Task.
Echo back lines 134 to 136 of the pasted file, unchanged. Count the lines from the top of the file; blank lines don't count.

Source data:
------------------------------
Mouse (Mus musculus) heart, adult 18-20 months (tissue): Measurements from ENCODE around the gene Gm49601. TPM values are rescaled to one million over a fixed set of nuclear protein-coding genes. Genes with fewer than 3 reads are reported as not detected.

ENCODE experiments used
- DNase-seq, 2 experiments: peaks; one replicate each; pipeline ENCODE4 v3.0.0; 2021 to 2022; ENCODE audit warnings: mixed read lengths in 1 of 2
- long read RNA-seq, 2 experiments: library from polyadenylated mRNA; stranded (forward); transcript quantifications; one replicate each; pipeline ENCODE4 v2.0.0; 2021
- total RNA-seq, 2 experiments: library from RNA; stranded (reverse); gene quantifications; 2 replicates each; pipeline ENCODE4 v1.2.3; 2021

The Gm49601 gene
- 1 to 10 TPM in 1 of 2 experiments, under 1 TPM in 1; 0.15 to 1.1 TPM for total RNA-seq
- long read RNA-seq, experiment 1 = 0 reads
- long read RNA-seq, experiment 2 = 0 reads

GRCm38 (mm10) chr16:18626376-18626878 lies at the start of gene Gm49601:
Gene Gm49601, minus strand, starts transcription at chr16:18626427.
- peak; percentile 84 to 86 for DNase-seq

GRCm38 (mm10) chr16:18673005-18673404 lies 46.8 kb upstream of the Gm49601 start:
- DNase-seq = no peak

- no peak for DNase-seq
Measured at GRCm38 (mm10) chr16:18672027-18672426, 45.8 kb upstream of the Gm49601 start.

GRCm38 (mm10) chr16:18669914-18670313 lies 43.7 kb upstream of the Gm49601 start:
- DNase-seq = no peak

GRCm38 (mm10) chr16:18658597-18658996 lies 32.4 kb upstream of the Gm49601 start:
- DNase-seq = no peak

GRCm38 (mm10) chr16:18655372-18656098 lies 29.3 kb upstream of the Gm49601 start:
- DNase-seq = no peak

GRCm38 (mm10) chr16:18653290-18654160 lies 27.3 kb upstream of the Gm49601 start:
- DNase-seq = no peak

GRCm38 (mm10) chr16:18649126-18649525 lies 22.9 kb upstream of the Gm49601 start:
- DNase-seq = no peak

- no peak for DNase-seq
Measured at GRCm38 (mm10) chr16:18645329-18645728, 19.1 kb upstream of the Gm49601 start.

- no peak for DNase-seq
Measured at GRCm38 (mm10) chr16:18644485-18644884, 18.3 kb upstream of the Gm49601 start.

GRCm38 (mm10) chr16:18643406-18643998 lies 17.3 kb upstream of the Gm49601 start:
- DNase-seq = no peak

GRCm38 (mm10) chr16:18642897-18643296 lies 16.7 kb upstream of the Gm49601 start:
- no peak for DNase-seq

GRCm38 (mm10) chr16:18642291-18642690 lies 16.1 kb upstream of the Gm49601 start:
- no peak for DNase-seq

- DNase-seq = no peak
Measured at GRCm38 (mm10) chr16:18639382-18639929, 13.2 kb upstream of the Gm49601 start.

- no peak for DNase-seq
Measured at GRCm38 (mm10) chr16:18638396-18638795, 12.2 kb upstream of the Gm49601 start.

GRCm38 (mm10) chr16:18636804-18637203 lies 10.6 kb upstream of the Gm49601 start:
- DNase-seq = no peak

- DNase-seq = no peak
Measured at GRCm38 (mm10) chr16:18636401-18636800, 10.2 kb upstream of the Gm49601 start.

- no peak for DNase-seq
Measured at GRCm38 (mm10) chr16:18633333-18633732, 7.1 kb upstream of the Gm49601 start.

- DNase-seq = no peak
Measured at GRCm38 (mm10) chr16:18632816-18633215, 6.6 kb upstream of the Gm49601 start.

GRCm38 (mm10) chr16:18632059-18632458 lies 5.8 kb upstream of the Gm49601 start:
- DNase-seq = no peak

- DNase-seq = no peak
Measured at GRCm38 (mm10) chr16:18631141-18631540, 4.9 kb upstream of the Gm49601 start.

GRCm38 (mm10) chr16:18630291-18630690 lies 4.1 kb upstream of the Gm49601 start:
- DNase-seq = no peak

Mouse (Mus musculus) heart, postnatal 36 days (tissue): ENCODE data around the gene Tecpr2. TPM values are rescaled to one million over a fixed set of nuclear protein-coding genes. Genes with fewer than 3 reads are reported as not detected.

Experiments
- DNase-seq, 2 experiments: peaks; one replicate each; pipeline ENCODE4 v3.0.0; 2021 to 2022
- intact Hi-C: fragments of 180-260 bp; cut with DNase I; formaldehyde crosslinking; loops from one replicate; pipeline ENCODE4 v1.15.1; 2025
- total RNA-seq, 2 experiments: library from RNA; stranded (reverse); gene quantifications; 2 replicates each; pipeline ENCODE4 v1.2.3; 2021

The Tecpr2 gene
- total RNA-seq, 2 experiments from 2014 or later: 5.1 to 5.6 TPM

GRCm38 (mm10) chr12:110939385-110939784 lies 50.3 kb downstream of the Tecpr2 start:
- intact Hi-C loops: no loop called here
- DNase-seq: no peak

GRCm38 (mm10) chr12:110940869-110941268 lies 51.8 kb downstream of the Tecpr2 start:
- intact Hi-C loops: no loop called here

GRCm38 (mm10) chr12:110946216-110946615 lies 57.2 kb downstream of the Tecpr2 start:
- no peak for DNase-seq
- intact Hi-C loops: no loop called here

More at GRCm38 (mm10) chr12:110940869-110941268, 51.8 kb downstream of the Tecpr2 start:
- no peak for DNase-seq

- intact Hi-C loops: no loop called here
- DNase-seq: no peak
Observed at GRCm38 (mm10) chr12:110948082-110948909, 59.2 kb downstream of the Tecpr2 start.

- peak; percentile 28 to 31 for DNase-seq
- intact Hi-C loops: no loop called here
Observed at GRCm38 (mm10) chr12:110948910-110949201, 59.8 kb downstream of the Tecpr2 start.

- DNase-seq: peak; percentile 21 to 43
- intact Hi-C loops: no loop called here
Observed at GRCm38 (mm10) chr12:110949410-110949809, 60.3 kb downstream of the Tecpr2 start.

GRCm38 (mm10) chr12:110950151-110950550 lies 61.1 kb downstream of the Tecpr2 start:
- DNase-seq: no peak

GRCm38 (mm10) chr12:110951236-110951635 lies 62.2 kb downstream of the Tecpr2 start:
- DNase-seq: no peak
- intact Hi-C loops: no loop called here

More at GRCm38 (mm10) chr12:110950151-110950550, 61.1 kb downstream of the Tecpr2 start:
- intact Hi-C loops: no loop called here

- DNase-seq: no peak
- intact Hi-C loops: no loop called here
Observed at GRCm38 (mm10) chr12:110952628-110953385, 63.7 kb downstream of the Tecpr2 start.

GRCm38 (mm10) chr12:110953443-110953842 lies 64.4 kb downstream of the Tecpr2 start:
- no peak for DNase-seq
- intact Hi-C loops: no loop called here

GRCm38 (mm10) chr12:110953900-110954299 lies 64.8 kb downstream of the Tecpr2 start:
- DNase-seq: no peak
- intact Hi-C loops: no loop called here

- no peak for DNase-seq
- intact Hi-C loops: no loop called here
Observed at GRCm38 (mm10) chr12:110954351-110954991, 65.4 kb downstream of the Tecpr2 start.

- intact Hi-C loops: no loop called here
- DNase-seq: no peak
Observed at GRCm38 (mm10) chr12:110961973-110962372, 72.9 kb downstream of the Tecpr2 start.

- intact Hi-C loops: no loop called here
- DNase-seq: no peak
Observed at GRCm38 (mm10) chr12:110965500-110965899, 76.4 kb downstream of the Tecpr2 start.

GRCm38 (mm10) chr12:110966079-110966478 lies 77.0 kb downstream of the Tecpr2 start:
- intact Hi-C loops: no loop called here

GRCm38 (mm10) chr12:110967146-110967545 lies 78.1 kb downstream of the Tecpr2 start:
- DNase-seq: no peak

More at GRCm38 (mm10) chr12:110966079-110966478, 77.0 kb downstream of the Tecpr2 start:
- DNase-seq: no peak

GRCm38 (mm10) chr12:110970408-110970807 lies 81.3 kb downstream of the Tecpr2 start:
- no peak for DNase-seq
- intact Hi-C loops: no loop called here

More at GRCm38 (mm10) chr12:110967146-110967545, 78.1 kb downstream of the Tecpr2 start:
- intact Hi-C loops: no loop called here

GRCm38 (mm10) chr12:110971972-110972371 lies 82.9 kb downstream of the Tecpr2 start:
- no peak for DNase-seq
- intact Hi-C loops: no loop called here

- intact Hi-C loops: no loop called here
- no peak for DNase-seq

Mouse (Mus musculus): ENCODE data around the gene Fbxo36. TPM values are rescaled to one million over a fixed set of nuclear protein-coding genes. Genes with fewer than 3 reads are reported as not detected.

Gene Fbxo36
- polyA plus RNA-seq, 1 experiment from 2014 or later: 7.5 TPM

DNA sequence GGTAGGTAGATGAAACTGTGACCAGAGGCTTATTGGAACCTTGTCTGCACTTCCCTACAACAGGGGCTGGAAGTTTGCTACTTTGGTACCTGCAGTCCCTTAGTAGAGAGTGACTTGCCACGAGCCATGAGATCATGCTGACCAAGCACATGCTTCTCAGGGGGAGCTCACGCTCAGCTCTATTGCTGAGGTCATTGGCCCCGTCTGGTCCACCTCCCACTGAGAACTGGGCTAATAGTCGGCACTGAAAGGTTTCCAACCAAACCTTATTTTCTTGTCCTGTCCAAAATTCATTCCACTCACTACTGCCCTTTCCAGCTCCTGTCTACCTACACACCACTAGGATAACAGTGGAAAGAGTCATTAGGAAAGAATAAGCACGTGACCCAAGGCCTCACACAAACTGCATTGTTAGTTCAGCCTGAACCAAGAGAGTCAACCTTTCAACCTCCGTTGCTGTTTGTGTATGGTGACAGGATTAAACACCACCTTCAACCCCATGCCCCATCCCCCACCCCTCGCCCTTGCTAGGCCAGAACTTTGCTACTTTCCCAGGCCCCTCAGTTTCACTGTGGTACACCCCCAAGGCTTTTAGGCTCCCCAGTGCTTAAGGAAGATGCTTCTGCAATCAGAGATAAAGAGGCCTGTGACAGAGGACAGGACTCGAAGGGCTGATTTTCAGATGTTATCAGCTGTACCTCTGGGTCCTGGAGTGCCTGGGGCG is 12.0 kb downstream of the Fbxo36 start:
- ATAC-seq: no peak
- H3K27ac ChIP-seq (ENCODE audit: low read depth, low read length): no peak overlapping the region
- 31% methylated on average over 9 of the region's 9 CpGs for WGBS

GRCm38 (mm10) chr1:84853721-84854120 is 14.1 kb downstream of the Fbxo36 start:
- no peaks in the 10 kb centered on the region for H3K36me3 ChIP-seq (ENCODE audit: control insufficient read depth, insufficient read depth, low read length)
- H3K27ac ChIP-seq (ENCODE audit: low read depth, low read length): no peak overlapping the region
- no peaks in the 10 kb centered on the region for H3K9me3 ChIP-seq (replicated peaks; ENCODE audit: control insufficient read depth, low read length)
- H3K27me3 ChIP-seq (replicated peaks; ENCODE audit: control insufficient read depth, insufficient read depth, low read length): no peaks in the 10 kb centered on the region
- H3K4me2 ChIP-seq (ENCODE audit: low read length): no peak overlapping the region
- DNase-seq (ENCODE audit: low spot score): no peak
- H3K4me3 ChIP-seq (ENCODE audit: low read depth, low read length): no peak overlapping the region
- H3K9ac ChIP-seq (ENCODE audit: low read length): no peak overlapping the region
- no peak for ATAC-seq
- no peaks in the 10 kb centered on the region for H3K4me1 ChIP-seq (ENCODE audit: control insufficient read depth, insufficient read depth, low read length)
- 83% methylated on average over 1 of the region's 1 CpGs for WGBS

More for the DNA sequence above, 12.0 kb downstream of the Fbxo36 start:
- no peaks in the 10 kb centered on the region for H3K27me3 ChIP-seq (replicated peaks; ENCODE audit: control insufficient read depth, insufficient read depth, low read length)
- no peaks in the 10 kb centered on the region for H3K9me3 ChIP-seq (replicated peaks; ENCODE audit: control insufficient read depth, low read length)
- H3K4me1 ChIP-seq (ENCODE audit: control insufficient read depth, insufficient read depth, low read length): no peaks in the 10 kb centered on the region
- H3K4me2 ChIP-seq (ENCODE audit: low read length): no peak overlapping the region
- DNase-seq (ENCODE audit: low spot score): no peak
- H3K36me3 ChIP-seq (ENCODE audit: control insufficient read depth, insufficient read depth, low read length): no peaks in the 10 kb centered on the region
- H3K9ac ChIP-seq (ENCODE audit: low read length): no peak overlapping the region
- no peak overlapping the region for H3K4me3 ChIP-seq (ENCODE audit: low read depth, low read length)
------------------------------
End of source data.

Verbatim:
- H3K4me2 ChIP-seq (ENCODE audit: low read length): no peak overlapping the region
- DNase-seq (ENCODE audit: low spot score): no peak
- H3K4me3 ChIP-seq (ENCODE audit: low read depth, low read length): no peak overlapping the region